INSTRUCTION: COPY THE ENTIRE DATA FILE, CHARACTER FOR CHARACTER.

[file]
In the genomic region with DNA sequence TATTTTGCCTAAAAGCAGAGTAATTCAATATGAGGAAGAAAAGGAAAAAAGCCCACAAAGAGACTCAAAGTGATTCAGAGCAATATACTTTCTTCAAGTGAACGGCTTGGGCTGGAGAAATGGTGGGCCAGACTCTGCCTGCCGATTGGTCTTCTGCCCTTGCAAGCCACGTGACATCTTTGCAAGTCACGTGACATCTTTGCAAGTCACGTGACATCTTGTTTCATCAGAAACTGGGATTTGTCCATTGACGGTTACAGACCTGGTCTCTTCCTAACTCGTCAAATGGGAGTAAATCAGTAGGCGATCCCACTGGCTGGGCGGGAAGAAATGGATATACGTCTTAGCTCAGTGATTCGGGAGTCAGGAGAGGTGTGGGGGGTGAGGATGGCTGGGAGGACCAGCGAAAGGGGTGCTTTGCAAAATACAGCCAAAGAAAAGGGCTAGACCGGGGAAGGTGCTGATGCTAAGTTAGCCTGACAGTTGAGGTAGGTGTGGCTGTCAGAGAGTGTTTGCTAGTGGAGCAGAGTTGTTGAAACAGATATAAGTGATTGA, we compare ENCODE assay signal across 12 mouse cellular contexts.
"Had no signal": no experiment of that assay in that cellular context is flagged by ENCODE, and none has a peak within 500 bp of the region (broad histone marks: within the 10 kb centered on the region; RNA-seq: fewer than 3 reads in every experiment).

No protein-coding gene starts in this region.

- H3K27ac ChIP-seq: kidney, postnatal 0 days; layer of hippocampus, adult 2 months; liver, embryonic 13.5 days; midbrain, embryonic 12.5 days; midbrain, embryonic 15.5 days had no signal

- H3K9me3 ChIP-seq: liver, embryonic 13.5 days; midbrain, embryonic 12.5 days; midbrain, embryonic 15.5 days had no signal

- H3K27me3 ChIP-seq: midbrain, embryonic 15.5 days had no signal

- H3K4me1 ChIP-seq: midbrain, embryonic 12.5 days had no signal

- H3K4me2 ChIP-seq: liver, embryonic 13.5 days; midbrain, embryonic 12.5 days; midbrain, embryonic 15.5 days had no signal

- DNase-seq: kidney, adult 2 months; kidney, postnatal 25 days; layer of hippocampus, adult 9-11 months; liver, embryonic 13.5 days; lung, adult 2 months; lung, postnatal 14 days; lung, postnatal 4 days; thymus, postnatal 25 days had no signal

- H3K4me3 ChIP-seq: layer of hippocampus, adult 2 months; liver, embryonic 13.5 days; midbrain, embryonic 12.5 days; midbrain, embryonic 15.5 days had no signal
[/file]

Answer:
In the genomic region with DNA sequence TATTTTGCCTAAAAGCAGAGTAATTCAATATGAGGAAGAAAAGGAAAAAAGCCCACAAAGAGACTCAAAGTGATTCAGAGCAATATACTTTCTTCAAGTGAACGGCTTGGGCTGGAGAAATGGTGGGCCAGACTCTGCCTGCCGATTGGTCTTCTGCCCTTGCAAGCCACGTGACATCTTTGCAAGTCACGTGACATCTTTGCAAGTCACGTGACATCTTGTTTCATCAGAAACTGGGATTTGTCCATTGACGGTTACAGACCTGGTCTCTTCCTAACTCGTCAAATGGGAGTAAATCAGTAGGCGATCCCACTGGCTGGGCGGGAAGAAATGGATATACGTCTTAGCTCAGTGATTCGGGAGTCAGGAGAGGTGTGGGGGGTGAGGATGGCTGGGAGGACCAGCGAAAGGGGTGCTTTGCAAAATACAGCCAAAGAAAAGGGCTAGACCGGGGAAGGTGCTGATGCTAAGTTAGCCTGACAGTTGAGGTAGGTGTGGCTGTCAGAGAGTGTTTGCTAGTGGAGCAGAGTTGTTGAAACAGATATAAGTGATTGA, we compare ENCODE assay signal across 12 mouse cellular contexts.
"Had no signal": no experiment of that assay in that cellular context is flagged by ENCODE, and none has a peak within 500 bp of the region (broad histone marks: within the 10 kb centered on the region; RNA-seq: fewer than 3 reads in every experiment).

No protein-coding gene starts in this region.

- H3K27ac ChIP-seq: kidney, postnatal 0 days; layer of hippocampus, adult 2 months; liver, embryonic 13.5 days; midbrain, embryonic 12.5 days; midbrain, embryonic 15.5 days had no signal

- H3K9me3 ChIP-seq: liver, embryonic 13.5 days; midbrain, embryonic 12.5 days; midbrain, embryonic 15.5 days had no signal

- H3K27me3 ChIP-seq: midbrain, embryonic 15.5 days had no signal

- H3K4me1 ChIP-seq: midbrain, embryonic 12.5 days had no signal

- H3K4me2 ChIP-seq: liver, embryonic 13.5 days; midbrain, embryonic 12.5 days; midbrain, embryonic 15.5 days had no signal

- DNase-seq: kidney, adult 2 months; kidney, postnatal 25 days; layer of hippocampus, adult 9-11 months; liver, embryonic 13.5 days; lung, adult 2 months; lung, postnatal 14 days; lung, postnatal 4 days; thymus, postnatal 25 days had no signal

- H3K4me3 ChIP-seq: layer of hippocampus, adult 2 months; liver, embryonic 13.5 days; midbrain, embryonic 12.5 days; midbrain, embryonic 15.5 days had no signal